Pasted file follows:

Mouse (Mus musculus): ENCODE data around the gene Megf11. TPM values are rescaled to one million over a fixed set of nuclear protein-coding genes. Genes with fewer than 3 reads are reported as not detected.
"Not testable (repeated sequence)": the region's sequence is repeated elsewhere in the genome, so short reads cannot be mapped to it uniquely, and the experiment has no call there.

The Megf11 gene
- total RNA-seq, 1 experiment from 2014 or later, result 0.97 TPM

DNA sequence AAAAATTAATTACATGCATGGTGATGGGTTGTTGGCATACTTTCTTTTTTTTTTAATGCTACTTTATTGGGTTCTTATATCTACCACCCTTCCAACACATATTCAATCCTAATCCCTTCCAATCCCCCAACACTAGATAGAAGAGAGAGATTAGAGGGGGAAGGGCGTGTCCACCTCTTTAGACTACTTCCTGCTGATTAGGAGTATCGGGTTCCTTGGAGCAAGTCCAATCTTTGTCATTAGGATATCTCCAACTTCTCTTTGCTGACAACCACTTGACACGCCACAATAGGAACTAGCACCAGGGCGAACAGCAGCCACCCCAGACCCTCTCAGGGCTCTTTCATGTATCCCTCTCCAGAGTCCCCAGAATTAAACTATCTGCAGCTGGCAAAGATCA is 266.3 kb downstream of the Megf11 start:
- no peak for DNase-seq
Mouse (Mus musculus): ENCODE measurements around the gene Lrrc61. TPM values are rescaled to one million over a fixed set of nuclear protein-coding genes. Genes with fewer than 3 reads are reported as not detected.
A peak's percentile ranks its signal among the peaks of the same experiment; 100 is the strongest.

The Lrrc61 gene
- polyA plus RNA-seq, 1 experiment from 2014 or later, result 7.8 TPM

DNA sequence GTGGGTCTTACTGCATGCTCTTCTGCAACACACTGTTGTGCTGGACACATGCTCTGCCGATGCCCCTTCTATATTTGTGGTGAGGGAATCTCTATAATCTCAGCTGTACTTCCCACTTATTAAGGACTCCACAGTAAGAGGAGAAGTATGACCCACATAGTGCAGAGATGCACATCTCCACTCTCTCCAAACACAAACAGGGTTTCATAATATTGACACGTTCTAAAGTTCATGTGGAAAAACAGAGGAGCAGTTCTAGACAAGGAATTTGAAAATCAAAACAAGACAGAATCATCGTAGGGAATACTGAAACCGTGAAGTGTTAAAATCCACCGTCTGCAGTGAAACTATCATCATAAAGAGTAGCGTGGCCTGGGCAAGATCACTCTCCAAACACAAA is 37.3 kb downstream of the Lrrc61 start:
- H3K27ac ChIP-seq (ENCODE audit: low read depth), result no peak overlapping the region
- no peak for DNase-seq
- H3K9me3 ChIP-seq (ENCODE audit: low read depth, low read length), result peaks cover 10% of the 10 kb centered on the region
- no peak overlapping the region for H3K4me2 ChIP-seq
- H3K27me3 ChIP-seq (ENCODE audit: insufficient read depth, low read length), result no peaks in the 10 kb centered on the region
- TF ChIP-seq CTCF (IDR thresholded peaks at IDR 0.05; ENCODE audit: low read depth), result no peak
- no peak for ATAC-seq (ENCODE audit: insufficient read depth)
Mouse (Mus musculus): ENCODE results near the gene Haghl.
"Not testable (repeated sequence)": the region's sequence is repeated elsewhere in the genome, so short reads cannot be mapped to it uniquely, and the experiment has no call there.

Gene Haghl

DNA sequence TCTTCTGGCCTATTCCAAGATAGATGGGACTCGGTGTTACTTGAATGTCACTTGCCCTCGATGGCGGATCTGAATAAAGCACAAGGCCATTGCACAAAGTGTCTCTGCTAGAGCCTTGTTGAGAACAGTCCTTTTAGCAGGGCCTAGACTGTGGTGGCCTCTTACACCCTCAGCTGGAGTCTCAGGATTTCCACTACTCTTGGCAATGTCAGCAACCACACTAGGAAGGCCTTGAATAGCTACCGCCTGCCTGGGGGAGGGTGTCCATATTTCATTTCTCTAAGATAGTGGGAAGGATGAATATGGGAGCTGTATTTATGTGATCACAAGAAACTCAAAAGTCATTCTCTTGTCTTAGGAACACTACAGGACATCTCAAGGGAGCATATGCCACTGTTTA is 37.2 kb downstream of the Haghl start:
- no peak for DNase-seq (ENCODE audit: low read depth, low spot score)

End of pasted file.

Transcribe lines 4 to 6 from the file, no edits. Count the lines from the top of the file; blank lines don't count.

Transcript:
- total RNA-seq, 1 experiment from 2014 or later, result 0.97 TPM

DNA sequence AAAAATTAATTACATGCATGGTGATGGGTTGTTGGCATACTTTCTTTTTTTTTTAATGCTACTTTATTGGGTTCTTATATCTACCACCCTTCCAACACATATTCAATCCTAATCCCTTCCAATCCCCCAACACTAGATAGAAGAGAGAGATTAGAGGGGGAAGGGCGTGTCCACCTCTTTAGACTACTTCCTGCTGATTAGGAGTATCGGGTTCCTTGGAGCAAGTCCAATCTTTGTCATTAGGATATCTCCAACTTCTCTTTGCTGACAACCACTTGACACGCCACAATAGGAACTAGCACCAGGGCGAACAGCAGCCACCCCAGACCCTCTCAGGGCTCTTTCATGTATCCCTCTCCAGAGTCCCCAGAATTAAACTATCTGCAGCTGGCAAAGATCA is 266.3 kb downstream of the Megf11 start:
- no peak for DNase-seq